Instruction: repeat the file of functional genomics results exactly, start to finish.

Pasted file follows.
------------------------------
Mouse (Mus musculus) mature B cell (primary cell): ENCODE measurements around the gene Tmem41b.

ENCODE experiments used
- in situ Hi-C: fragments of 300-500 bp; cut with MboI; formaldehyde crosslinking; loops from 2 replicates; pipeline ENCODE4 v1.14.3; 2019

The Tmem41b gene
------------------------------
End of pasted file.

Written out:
Mouse (Mus musculus) mature B cell (primary cell): ENCODE measurements around the gene Tmem41b.

ENCODE experiments used
- in situ Hi-C: fragments of 300-500 bp; cut with MboI; formaldehyde crosslinking; loops from 2 replicates; pipeline ENCODE4 v1.14.3; 2019

The Tmem41b gene